This week brought an unexpected call from someone I’d worked with professionally a few years back. He filled me in on how his personal world had changed. “So, I’m reinventing myself,” he declared. “Ahh,” I said, “or as I like to call it, un-‘fornicating’ myself.”
My inbox brought another welcome surprise this week. UVIC Public Relations professor Nigel Atkin shared his latest article Branded (See page 10) in The Scrivener. He too reflects on our personal and societal journeys of branding and rebranding. “All of us know people branded by loss, by mental illness, by conflict, occupation, depravity, economic collapse, and war” he writes.
Did you see the Syrian Refugees in Northern Alberta this week? They are settled and were contributing relief items, gratitude and generosity of spirit at an evacuation center outside of Fort McMurray. “We are in Canada now and we are safe” one said. “We want to say thank you and help those who lost their homes.” Conversely, one of the local Canadians told the news cameras, “We are refugees now. We have no jobs and we have no homes.”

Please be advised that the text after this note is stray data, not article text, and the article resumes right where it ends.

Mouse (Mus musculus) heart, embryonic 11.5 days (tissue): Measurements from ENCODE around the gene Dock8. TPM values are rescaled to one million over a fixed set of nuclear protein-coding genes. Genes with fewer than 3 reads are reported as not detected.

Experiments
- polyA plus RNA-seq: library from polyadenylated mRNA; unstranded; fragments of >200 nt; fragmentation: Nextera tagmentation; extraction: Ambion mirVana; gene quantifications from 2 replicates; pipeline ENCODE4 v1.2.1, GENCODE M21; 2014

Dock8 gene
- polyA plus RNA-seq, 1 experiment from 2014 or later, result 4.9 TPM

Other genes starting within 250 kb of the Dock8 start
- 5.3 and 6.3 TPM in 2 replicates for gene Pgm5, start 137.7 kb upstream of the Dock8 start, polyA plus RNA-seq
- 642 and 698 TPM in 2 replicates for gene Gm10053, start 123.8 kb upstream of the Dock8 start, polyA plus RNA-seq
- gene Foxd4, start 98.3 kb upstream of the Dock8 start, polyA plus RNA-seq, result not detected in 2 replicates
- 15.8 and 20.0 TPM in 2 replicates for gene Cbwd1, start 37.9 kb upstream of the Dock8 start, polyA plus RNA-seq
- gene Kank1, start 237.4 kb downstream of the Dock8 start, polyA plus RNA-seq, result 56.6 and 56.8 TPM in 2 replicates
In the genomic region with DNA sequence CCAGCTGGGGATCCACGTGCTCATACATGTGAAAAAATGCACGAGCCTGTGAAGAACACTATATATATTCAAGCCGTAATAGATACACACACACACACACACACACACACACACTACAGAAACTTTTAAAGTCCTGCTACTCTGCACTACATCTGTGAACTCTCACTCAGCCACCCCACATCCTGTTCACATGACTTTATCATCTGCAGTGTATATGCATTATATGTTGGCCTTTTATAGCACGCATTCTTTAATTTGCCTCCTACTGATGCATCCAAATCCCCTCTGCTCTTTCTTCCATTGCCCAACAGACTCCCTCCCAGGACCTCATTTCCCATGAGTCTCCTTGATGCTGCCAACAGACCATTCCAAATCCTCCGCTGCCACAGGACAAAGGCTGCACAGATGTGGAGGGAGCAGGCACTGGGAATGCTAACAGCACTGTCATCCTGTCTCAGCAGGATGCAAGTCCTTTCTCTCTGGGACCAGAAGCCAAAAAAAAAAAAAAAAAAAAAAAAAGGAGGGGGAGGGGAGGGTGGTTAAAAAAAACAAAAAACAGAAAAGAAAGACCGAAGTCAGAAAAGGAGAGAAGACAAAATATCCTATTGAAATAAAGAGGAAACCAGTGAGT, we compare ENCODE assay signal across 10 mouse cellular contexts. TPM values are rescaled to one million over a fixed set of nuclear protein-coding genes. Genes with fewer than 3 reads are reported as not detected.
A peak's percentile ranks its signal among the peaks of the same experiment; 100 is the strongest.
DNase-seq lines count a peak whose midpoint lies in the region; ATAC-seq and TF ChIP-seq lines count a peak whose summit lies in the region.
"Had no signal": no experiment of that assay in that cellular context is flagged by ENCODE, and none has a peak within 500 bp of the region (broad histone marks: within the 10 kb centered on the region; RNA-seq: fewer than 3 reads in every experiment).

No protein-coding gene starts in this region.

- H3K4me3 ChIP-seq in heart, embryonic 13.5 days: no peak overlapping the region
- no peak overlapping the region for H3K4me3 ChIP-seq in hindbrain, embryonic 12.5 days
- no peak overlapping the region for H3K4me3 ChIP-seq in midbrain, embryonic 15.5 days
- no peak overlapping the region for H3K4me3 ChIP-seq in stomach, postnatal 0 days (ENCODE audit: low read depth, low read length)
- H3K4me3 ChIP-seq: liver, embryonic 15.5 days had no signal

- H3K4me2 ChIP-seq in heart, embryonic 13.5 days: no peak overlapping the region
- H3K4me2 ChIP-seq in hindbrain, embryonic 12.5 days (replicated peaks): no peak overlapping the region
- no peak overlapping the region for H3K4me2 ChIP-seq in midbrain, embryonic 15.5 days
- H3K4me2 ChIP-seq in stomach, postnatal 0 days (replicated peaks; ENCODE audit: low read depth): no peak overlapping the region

Atkin highlights our humanity in citing poet Alex Kuo, we are what- we have lost.
Sometimes it’s about the inner journey of self-development and authenticity.
Sometimes it’s about the external physical modifications we make on our bodies.
Sometimes it’s about the marks left upon our psyches and souls- the individual and the collective.
Sometimes it’s about the marks left on the environment, or on a race of people.
The work of reinvention and rebranding asks of us “Am I a better version of my self? Are we a better version of our society?”
Atkin closes with this: By working actively toward the positive rebranding of others in our own minds and in the minds of others, by combating racism, sexism, and the many other phobias that usually precede mass movements in history, even in a new Renaissance or Reformation, those activities can actively rebrand us as individuals on the right side of history.